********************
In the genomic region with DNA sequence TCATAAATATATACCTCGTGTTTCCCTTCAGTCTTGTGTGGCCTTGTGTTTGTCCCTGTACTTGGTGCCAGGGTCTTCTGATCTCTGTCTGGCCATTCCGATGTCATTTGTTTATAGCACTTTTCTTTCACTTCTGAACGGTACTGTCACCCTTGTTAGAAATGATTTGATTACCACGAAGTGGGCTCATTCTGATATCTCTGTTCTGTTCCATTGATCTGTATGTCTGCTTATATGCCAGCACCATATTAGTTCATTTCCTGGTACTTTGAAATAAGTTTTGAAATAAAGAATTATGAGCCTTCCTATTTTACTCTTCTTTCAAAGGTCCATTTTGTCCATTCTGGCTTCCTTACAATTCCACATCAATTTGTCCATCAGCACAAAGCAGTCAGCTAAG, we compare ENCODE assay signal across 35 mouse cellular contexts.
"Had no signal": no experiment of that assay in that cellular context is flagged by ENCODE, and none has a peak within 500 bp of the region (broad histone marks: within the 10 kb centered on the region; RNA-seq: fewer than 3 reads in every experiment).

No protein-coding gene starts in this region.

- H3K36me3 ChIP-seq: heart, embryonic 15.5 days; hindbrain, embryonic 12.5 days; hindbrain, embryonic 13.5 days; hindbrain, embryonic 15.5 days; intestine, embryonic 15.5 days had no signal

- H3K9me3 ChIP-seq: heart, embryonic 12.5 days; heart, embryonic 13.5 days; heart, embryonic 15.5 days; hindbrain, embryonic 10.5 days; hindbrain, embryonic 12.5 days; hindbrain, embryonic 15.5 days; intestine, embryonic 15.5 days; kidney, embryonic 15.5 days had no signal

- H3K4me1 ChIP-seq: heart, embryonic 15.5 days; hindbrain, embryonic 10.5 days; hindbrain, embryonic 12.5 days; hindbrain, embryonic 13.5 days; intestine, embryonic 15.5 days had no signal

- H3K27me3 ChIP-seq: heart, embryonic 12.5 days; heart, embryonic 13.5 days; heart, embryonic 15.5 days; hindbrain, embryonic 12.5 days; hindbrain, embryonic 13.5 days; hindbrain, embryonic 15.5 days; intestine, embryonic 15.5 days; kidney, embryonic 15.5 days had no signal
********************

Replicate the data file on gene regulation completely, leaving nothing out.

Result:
In the genomic region with DNA sequence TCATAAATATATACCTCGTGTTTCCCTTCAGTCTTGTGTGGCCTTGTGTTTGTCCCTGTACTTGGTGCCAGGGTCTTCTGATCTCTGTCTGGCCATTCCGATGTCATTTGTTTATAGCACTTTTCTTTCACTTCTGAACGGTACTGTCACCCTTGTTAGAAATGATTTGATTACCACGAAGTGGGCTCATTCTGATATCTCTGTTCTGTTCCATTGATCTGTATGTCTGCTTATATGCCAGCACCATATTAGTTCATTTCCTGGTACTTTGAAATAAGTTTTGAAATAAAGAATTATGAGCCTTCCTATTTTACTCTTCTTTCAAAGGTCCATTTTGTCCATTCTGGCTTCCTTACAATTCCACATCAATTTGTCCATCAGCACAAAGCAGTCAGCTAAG, we compare ENCODE assay signal across 35 mouse cellular contexts.
"Had no signal": no experiment of that assay in that cellular context is flagged by ENCODE, and none has a peak within 500 bp of the region (broad histone marks: within the 10 kb centered on the region; RNA-seq: fewer than 3 reads in every experiment).

No protein-coding gene starts in this region.

- H3K36me3 ChIP-seq: heart, embryonic 15.5 days; hindbrain, embryonic 12.5 days; hindbrain, embryonic 13.5 days; hindbrain, embryonic 15.5 days; intestine, embryonic 15.5 days had no signal

- H3K9me3 ChIP-seq: heart, embryonic 12.5 days; heart, embryonic 13.5 days; heart, embryonic 15.5 days; hindbrain, embryonic 10.5 days; hindbrain, embryonic 12.5 days; hindbrain, embryonic 15.5 days; intestine, embryonic 15.5 days; kidney, embryonic 15.5 days had no signal

- H3K4me1 ChIP-seq: heart, embryonic 15.5 days; hindbrain, embryonic 10.5 days; hindbrain, embryonic 12.5 days; hindbrain, embryonic 13.5 days; intestine, embryonic 15.5 days had no signal

- H3K27me3 ChIP-seq: heart, embryonic 12.5 days; heart, embryonic 13.5 days; heart, embryonic 15.5 days; hindbrain, embryonic 12.5 days; hindbrain, embryonic 13.5 days; hindbrain, embryonic 15.5 days; intestine, embryonic 15.5 days; kidney, embryonic 15.5 days had no signal